University of Notre Dame Graduation Mass
On August 11, 1890, in Birmingham in England, John Henry Newman, a Cardinal of the Catholic Church, died at the age of eighty-nine. He had been brought up in the Calvinist tradition of Christianity. As a young man he found himself drawn to the more liturgically-based tradition of the Anglican Church but eventually, at the age of forty-four, Newman, who by this time was an Anglican priest, became a member of the Catholic faith, and remained a Catholic for the rest of his life.
On November 29 this year, just two weeks ago, it was reported that a second miraculous cure attributed to Newman’s prayers had been verified by the Church, thus opening up the very real possibility that Newman will be canonised as saint some time in 2019.
Some of you will have heard of John Henry Newman,but many of you will not and may be wondering why I would mention him during a Graduation Mass for Notre Dame University. There are many reasons –Newman stands as one of the great intellectual thinkers of modern Catholicism –but the main reason for bringing him to your attention this evening is because he once wrote a series of lectures, eventually published as a book entitled “The Idea of a University”. While Cardinal Newman’s thought is inevitably marked by the time and culture in which he lived, one of his central ideas in his lectures is as valid today as it ever was. A university, Newman was convinced, has to have a “soul”. In making such a claim,Newman is pointing us beyond a narrowly academic understanding of the role of a university, and much more beyond a strictly utilitarian concept of a university which would see it only as a door to a lucrative career. For Newman, the experience of attending a university should be so important that it marks a person for the rest of his or her life. And why? Because, as Newman puts it, a university education enables, or should enable, a person to move towards “a clear, calm, accurate vision and comprehension of all things”. If the only thing you have achieved during your time at Notre Dame is “employability” –important as this is –then the university has failed you. You may have engaged well with the skeletal structure of the University, but you have missed its soul.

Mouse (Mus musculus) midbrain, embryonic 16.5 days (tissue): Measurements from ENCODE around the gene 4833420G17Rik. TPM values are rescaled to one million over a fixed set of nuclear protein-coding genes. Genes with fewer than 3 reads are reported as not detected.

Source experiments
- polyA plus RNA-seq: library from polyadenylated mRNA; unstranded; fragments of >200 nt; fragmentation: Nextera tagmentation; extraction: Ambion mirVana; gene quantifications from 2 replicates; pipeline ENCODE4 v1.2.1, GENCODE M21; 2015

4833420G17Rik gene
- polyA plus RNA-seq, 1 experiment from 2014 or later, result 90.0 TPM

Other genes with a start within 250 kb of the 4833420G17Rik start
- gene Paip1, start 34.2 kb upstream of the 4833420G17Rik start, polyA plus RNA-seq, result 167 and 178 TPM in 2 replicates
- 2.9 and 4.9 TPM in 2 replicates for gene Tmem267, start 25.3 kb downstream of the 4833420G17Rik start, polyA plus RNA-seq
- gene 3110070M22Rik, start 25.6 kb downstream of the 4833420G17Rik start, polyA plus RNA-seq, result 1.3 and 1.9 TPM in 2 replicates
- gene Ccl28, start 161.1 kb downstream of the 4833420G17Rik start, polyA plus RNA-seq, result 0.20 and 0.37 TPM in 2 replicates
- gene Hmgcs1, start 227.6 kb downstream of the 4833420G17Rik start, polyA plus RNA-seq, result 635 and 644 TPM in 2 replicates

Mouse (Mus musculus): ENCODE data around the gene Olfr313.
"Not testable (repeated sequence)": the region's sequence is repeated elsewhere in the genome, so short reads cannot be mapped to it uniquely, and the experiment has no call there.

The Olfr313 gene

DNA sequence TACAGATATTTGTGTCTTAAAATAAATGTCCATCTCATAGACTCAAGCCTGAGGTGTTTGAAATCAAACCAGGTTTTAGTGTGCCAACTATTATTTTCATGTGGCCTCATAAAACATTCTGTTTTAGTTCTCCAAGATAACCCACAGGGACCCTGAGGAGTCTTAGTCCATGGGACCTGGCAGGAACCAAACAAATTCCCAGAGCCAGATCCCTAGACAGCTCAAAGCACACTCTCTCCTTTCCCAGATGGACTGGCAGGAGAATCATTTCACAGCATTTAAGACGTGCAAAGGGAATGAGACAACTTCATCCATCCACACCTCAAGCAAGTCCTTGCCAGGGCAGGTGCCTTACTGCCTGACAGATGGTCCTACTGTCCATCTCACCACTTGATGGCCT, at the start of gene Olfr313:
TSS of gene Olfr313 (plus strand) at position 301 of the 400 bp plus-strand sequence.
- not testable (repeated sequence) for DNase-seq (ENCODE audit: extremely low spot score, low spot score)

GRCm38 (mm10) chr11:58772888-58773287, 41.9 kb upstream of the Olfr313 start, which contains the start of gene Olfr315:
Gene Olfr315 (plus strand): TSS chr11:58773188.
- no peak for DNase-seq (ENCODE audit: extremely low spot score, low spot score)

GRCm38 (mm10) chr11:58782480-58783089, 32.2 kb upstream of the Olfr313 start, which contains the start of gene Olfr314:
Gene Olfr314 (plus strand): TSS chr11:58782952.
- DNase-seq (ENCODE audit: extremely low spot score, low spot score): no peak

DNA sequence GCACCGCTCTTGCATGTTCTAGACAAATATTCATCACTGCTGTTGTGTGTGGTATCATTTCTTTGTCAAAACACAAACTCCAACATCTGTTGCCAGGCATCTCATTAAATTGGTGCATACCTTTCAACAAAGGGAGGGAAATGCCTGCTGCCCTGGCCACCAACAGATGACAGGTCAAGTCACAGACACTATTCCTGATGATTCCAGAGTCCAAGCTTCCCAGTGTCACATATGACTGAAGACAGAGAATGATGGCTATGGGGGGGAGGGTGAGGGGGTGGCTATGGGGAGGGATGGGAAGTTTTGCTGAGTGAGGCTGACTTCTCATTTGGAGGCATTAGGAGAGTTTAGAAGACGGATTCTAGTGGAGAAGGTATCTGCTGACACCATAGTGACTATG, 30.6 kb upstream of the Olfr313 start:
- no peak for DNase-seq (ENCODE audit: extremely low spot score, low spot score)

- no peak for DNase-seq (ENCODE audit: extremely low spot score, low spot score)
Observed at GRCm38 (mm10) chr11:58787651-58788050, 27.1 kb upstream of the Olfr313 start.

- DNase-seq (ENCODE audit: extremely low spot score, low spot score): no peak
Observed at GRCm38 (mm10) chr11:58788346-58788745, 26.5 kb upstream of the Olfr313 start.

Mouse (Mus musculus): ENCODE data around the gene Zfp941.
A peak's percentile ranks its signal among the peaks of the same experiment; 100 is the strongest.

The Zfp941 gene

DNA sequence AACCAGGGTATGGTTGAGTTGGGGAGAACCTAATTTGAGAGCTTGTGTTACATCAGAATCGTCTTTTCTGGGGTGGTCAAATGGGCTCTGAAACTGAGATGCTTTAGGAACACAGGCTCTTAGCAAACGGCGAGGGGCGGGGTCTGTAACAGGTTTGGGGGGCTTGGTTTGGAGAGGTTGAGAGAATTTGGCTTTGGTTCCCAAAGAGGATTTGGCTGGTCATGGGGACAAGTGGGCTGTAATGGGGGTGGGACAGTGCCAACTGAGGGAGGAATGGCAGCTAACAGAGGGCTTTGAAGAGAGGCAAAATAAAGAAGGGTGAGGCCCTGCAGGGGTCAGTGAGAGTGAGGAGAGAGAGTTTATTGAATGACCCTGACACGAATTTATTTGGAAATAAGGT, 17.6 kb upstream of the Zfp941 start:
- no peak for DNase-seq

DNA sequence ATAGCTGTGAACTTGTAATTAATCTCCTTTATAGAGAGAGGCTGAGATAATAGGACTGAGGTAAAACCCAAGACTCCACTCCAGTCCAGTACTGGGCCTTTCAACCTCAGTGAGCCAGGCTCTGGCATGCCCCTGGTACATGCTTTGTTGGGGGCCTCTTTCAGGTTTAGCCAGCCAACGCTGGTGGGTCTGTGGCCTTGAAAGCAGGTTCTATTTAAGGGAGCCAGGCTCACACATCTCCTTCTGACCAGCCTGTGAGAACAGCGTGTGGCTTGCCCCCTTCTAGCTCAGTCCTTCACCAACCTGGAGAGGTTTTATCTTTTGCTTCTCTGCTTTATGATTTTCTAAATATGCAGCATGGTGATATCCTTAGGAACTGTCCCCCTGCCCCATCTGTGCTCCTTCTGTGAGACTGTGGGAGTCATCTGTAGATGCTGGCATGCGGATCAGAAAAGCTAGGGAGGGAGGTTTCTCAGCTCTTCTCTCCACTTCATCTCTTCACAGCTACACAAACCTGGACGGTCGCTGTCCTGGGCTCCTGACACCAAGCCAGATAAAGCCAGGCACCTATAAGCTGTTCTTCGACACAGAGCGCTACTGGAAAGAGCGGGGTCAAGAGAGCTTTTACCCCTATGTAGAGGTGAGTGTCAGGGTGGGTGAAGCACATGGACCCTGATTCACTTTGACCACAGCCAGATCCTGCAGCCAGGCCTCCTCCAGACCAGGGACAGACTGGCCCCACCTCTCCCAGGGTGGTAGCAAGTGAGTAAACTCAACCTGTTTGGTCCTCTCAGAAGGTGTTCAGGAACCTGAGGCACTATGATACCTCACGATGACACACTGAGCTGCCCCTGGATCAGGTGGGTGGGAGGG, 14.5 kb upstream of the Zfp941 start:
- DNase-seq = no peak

That “soul” of course is grounded in the Christian faith which is the founding inspiration and continuing ethos of Notre Dame. We live in a world in which we encounter many competing world views, many competing, and even conflicting, ways of understanding the meaning of life. And as we move through life ourselves one of our great tasks is to decide which “world view”, which set of foundational values, is going to guide us on our journey. Notre Dame, as a Catholic university, knows that it is not its task to impose the Catholic vision on anyone. But it is the University’s task, as it is the University’s privilege, to propose this vision of life to all who encounter the University in any way, leaving people free to make their own decisions, but hoping nonetheless that its own witness to its beliefs will be a powerful testimony to the beauty, inner coherence and promise of the Christian faith as it is lived and believed in in the Catholic Church.
At the heart of this vision of life of course we find the person of Jesus. It is he who gives Christianity its “soul” and therefor he who gives Notre Dame University its “soul”. Christianity is a challenging and unsettling faith. It seems constantly to be inviting us to see things differently, to do things differently. The Christian faith is like this because Jesus was and is like this. He always challenges us to critique the presuppositions and accepted wisdom of the societies in which we live, and ultimately measure them against the culture of the gospel.
This evening’s gospel passage is a good example. Jesus speaks of the shepherd who leaves ninety-nine sheep untended in the wilderness while he goes off in search of the one which has got lost. While Jesus praises this shepherd –and the subtext of course is that this shepherd is an image of Jesus himself –his listeners must have been wondering if the shepherd had lost his mind. Why leave ninety-nine sheep untended and run the very real risk of all of them straying, just to go after the lost one? It makes no sense, and certainly no economic sense, to do so!What Jesus seems to be doing is reminding his hearers that if they base their lives on his teaching and example –if they adopt his world view in other words –then their decisions and life-choices will have to be based on more than cold clear logic, and certainly on more than economic considerations for, as the scriptures often point out, God’s ways are not ways.
As you all turn your minds, and your hearts, towards the future I hope that your time at Notre Dame has exposed you to the world view, the value system, on which the university stands. I hope that the gospel vision, the way of Jesus, has been proposed to you in a faithful, compelling and attractive way. Many of you will already be deeply committed to this way of Jesus. Other perhaps not. But if you have been able to catch a glimpse of the “soul” which enlivens all that the university seeks to do and to be, then you too might begin to see that sometimes we have to go after the lost one even when the risk is real and the cost is great. The “lost one” may be someone we have hurt; it may be our own integrity; it may be our faith. Whatever it is the time may well come when we realise that we have lost something precious and need to go in search of it.
Cardinal Newman knew this. In becoming a Catholic he had to leave behind much that was familiar to him and loved by him. But in making those hard choices he discovered the “soul” of Christianity –and he may soon be a saint!